I was watching an episode of House, where a woman was admitted with a life-threatening illness that no-one could work out. They suspect it’s an obscure sexually-transmitted virus, but both the woman and her husband are adamant they didn’t have an affair. Having run out of options, the doctors start her on treatment for this virus. If she gets better, it means she had an affair; if she dies, it means she didn’t.
At one point, when she was comatose and not responding to treatment, the husband said to the Doctor that he loved her so much, but he felt so betrayed at the mere thought of her having an affair. Part of him would rather have her die as proof she had been faithful then live as proof she hadn’t. He asks the female doctor if this makes him a bad person, and after a pause, the she says yes it does.
And I breathed a sigh of relief. I thought she was going to say, no, it’s not wrong for you to want your wife to have been faithful. Because apparently we live in a society where it’s a cardinal (and some wish capital) sin for a woman to have an affair.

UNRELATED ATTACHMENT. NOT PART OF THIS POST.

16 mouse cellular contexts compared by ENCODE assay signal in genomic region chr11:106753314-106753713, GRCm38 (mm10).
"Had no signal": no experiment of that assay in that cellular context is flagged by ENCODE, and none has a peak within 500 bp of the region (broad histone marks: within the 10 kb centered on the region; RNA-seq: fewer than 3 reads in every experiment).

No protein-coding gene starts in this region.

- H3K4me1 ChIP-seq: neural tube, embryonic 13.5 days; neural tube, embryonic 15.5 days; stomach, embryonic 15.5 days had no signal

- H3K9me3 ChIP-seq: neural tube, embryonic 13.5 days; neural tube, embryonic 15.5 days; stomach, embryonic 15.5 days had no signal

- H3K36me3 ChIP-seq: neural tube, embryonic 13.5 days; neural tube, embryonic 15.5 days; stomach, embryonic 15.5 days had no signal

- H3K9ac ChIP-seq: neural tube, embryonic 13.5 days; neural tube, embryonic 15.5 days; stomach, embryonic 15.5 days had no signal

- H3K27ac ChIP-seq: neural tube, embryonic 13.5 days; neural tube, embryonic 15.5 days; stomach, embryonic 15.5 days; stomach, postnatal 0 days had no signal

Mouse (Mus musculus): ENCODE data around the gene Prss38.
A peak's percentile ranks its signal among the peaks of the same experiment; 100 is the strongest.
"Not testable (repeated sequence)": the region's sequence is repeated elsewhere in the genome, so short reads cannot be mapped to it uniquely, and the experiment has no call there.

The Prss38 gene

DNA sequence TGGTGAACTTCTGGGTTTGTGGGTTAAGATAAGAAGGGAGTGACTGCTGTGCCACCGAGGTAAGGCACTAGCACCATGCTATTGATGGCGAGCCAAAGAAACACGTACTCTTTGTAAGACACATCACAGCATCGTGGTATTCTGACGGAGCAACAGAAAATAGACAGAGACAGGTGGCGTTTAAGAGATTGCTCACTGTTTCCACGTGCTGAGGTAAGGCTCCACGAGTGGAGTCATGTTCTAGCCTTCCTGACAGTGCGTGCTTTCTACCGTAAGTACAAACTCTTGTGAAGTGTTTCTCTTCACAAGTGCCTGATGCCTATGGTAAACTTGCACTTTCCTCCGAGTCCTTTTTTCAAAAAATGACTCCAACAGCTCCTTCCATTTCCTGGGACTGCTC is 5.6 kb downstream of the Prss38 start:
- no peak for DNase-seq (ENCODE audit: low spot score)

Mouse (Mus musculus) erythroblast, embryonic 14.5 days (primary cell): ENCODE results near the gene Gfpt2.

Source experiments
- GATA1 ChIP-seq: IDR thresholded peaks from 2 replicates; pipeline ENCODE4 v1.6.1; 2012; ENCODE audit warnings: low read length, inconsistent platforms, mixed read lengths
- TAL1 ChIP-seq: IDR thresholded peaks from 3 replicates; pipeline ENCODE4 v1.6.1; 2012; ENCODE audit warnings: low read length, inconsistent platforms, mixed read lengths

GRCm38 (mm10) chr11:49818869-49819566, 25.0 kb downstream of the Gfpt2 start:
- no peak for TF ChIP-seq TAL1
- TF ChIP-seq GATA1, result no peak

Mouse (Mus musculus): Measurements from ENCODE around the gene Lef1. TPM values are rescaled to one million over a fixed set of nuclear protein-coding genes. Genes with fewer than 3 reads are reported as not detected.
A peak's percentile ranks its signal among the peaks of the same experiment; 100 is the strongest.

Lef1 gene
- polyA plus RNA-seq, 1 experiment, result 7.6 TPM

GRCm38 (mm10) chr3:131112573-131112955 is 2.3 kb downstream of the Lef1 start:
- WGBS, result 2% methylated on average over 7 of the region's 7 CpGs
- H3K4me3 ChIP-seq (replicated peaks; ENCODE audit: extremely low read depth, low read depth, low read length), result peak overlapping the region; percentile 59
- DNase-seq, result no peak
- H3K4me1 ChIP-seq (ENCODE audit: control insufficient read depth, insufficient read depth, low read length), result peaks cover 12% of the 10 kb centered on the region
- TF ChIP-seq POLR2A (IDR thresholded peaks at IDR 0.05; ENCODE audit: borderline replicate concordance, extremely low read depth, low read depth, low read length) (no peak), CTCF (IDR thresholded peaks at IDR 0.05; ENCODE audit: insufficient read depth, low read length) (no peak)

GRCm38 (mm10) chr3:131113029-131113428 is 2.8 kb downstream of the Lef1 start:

Now, I’m not condoning pathological philandering. But I never understood what was such a big deal about an isolated indiscretion. Sure, you have to work to get a person’s trust back, but is your love for a person so conditional that they can’t make a mistake?
The show ends up with the woman responding to treatment – and her husband’s pleas to get better. Then he walks out on her. Because you were, like, completely distraught over losing her five minutes ago and now you’re back to be a proud, stubborn male with (presumably) double standards.
If the media must make such a big deal out of infidelity, then create a single standard. Have women walk out after one misguided affair, one drunken mistake. Have men be remorseful because they couldn’t keep it in their pants that one time and now they’ve lost the love of their life. If nothing else, it should make the (mostly male) writers sit up and think that they don’t like it much when the shoe’s on the other foot.
After all, nobody’s perfect.